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Some plants of the north

On my recent NettieBay expeditions in northern Michigan's Presque Isle County, we saw many interesting plants. The ones that follow are of particular interest if you do most of your flora-chasing in Ohio or points south. For the most part, these are plants of cool northern climates, and barely nip into Ohio, or don't at all in one case.

This fen, hard on the shores of Lake Huron, is a botanical eden. Serious plant-seekers will go ape here. Cold flowing sheet water spreads out over a massive bed of limestone, creating strongly alkaline soils and frigid root zone temperatures. Only the specially adapted survive, and some of these specialists are among our most interesting plants. See all of those purplish clumps? They're pitcher-plants, Sarracenia purpurea, a truly carnivorous plant.

This little beauty was my personal favorite, and early bloomer that it is, the flowers had already passed on many plants. But many plants still looked fine, and their pale purple blossoms added little jolts of color to the fen. We also saw small rafts growing in gravelley swales in the protected lee of Huron's beaches.

It's bird's-eye primrose, Primula mistassinica. I shut my camera's aperture down as much as I could in the shot above, to get enough depth of field to show the plant's basal rosette of leaves. There are no cauline, or stem, leaves, and the flowers are held perhaps six inches above the ground.

The flowers of bird's-eye primrose are striking upon inspection, with their lemon-yellow "eye". Note the bifid, or cleft, petals, as if some elf had snipped a wedge from the tip of each. The curious scientific epithet mistassinica stems from Lake Mistassini, where the plant was apparently first found. This lake lies in Quebec's north country, and is the largest natural lake that is wholly within the province. It must be a spectacular place, and the name alone makes me want to visit it someday.

A real showstopper, this one, and this individual looked like a miniature shrub. It's rose twisted-stalk, Streptopus lanceolatus, and if it reminds you a bit of a Solomon's-seal you'd be ranking high in botanical acuity.

Rose twisted-stalk is a lily and closely related to Solomon's-seals, as evidenced by the flowers that dangle beneath the leaves, held by threadlike pendant pedicels. This is a nearly magical plant, and it would seem to be one that would captivate the gardening crowd, but I'm not sure it has been much captured and domesticated.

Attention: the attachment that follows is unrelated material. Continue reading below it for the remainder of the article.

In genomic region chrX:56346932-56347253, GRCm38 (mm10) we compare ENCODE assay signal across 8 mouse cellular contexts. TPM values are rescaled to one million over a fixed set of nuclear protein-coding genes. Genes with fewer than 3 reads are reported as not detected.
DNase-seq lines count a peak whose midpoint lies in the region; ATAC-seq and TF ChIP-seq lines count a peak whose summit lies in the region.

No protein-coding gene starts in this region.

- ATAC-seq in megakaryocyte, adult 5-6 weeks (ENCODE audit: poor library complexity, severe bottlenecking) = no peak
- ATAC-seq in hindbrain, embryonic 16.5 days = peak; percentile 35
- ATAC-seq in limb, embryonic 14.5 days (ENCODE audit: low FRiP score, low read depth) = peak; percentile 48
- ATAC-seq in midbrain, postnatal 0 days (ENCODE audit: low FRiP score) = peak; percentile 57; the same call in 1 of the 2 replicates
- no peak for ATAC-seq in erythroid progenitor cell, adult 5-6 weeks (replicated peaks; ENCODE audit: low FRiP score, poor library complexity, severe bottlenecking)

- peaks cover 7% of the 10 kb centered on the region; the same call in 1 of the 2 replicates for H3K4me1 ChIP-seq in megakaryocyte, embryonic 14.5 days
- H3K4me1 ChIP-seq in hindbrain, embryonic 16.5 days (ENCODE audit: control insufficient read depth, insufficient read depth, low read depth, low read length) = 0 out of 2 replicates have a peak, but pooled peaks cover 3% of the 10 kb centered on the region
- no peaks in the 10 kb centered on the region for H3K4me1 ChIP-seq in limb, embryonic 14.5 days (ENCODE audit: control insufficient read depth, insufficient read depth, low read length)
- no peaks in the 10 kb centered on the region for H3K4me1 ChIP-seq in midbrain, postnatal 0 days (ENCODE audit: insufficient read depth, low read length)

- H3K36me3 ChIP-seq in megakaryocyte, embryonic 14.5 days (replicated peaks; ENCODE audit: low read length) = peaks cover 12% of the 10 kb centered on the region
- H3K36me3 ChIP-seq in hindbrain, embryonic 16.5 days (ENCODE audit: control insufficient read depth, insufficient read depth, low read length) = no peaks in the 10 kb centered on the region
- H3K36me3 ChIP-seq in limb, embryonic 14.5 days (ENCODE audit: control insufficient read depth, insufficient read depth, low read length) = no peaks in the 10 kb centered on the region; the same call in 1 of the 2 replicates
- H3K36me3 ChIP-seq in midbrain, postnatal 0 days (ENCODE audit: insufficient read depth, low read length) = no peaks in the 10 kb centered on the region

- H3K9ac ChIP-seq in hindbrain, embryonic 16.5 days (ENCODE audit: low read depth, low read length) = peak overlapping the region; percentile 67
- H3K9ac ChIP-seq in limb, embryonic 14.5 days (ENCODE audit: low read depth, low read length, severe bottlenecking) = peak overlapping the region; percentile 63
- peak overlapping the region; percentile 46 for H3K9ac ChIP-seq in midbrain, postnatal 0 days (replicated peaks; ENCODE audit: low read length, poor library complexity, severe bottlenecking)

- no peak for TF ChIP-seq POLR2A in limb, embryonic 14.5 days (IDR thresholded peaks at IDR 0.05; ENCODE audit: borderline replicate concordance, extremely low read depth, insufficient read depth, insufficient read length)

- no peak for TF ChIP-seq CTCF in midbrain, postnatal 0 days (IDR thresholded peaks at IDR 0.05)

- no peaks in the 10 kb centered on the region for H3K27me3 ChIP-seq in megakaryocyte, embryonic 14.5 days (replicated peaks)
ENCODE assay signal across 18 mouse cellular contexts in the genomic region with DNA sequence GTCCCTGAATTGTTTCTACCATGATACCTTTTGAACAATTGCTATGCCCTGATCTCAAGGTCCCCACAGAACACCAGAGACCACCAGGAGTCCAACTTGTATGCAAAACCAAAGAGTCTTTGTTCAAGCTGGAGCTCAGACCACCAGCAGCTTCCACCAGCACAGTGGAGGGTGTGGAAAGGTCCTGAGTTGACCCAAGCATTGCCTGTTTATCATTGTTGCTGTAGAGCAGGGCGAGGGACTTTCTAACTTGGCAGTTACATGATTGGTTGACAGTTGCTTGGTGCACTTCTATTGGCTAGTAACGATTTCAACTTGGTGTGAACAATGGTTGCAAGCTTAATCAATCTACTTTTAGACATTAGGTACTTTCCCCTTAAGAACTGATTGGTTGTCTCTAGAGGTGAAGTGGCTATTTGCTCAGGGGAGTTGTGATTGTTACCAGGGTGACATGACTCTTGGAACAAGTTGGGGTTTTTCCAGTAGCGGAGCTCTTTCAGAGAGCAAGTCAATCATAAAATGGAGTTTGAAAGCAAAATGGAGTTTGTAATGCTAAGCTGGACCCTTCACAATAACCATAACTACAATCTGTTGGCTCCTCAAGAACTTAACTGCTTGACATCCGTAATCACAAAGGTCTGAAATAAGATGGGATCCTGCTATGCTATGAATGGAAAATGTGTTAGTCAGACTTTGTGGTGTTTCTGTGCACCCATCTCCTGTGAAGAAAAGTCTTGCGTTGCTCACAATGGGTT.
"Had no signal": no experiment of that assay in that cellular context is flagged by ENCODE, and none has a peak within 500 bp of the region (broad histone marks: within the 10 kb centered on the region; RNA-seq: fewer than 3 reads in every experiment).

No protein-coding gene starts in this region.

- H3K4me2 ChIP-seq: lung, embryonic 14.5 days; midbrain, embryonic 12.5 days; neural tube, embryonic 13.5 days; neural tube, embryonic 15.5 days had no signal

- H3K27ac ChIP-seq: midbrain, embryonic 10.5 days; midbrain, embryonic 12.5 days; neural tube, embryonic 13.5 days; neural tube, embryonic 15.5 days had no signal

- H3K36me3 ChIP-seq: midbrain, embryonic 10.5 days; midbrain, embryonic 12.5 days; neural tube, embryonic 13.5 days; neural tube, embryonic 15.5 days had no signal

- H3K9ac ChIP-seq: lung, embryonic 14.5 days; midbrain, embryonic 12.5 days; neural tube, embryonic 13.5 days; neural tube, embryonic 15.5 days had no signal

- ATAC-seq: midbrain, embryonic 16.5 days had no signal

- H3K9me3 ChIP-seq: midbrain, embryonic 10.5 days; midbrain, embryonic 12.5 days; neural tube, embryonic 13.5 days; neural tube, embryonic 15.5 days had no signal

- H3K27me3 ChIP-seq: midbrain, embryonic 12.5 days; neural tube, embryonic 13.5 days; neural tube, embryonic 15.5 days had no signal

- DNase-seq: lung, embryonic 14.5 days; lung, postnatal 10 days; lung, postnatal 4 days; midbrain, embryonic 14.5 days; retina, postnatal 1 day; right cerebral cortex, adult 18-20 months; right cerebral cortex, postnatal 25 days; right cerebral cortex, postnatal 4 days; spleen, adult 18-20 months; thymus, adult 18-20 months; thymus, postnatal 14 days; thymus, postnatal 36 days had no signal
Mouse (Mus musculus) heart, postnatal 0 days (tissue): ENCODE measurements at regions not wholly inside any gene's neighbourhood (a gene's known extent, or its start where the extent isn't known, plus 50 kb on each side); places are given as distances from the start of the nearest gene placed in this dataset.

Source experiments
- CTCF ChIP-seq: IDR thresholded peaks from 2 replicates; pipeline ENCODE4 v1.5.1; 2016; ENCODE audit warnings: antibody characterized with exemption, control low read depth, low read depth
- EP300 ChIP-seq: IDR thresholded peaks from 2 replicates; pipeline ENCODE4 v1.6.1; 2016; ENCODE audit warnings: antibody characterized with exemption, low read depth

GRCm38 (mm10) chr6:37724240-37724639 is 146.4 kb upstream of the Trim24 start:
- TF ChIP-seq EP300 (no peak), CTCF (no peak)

I find everything about this species of interest, and think that it is particularly photogenic. One could easily lose a lot of time trying to capture rose twisted-stalk's various nuances and angles. You'll not find many opportunities for that in Ohio: it is endangered here and only known from a very few small populations in the extreme northeastern corner of the state.

One day, we ventured out onto a quaking bog mat surrounding a glacial kettle lake. I don't know if you have ever explored such a habitat, but when doing so caution is called for. Kettle bogs such as the one above began life (in this case, not even 12,000 years ago) when an enormous block of ice calved from the face of the retreating glacier. With a giant plop, the icy block drilled down into the soft muck left in the glacier's wake; sort of like dropping an ice cube into a chocolate Wendy's Frosty.

Plants nearly instantly began the process of invading the barren, frigid water body, and now, some 10,000 years later, we have a classic kettle bog. The remaining open water in the middle of the kettle is ringed by mats of Sphagnum moss laced together with a fascinating diversity of acid-loving bog plants. The bog mat, where we will go to see our next featured plant, is like a thin spongy veneer of plant life, often overlaying water. Break through, and you could be in for some real problems. Jump up and down on a good bog mat, and it'll set the substrate to rippling and quaking like a waterbed.

Eventually the lake will completely fill with plant matter, its ultimate fate to be conversion into woodland.

While traipsing about the quaking bog mat, we were understandably quite interested to come across these curious pea-like trifoliate leaves.

That's because those leaves were attached to these - the indescribably stunning flowers of bogbean, or buckbean, Menyanthes trifoliata. The showy little flowers are crystalline-white, and heavily bearded with interesting tassel-like fringes. This species was once placed in the gentian family, a group renowned for beauty, but apparently we must now accept bogbean's placement into its own family, the Menyanthaceae. Oh well, something this extraordinary probably deserves such recognition.

There were a great many of these bogbeans festooning the bog's mat, and is often the case, as it was here, one must work hard to place themselves in its company. In our case, it meant threading through a damp white cedar swamp, ducking and weaving between low-hanging branches all the while taking pains to avoid miry wallows. Once on the mat, even more care must be taken to prevent a misstep that might send one slipping through the peat.

It was well worth the effort it took to see all of these plants, though, and of course in the process we saw a great many birds and other fauna and flora of the north.


Buckeyeherper said…
Any herps on your travels up that way? That is a very interesting part of the state. I spent some time almost that far up a couple weeks ago, and hope to venture up that way again soon.
Jim McCormac said…
Not too many - the cool weather saw to that. We did run across a few Blanding's turtles, which are always nice to see. Twelve species of herps in all... And just one or a few of most.

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